All I ever wanted by Vikki Wakefield

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All I ever wanted by Vikki Wakefield
Text Publishing, 2011. ISBN 1921758309.
(Ages 13+) Recommended. Contemporary novel. Mim is a few days shy of her 17th birthday in the last few weeks of the summer holidays before returning to school. Her rules are in tatters. She would never involve herself in the drug scene like her now incarcerated brothers, and yet she has picked up a parcel for her mother, and had it stolen from her on her way home. Stuck in a suburb where living in a half house means you hear what goes on next door, or the neighbours constantly fighting, avoiding the witch a few doors down and crossing the road when nearing the large snarling dog, means that the aspirations of her family and friends are narrow, and she wants more. She has written her rules on the wall of the local abandoned tower, and strives to adhere to them. But this summer, the hot dry summer, things have changed. Her best friend, Tahnee has lost her virginity, and taken up with a loser, willing to have sex with him in his car, get drunk at parties in the park, and deride her friend for her needing to finish school and go places rather than be stuck in this suburb for the rest of her life, stuck like her mother.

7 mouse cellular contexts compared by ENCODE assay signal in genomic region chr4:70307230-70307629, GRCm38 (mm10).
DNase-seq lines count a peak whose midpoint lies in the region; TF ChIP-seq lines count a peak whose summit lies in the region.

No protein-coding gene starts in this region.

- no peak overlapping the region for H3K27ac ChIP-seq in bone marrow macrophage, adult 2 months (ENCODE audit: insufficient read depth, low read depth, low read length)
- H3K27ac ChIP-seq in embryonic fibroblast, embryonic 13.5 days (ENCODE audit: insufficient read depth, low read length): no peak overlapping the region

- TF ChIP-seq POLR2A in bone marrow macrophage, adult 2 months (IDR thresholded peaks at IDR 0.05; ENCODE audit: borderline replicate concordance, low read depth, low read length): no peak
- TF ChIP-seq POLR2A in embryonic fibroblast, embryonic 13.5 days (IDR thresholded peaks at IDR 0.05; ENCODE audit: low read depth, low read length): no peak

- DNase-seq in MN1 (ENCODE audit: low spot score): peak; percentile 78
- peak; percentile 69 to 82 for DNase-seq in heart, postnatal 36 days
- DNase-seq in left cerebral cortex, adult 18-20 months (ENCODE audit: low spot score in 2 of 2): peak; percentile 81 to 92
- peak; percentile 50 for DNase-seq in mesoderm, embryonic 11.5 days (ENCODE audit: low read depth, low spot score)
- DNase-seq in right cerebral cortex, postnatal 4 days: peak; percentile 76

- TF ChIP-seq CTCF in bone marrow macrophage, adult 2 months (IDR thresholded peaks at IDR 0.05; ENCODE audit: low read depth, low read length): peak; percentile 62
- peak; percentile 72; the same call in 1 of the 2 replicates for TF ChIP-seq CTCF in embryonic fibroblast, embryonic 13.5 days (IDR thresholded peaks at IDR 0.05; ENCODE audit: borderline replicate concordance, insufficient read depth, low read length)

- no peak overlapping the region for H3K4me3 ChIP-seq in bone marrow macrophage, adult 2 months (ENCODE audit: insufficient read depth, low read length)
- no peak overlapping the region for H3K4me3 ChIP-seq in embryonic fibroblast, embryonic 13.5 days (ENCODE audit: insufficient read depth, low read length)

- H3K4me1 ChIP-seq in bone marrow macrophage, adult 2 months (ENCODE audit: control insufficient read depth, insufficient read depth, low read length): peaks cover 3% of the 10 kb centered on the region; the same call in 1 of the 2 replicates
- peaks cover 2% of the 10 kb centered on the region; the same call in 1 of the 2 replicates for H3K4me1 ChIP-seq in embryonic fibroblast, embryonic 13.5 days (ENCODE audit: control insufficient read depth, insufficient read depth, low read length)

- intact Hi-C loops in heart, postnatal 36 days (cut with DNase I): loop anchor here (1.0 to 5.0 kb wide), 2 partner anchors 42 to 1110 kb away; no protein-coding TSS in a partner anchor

Mim must get the parcel back, and so goes to great lengths to retrieve it, eventually enlisting the help of the local dealer, who seems to know all about it. The person who stole it from her is the boy from across the way, in a new development, one who would usually not even give her the time of day. In trying to force him to give back her package, she becomes friendly with his sister, and the two surprisingly become friends.
A fascinating look at one girl's dreams for her future, determined not to make the mistakes of her family, and wanting a way out of a suburb which will, if it can, entrap her into the same cycle of poverty, makes this is an absorbing read. Mim is a great character, guarding her rules almost fanatically but forced to bend them somewhat according to changed circumstances this summer. How she does make the break and keep truthful to her rules will keep all readers hooked. And in the end, Oscar Wilde's quote comes to the fore, 'Who, being loved, is poor?' as Mim finds that there is more to her family and neighbours than she has realised.
Fran Knight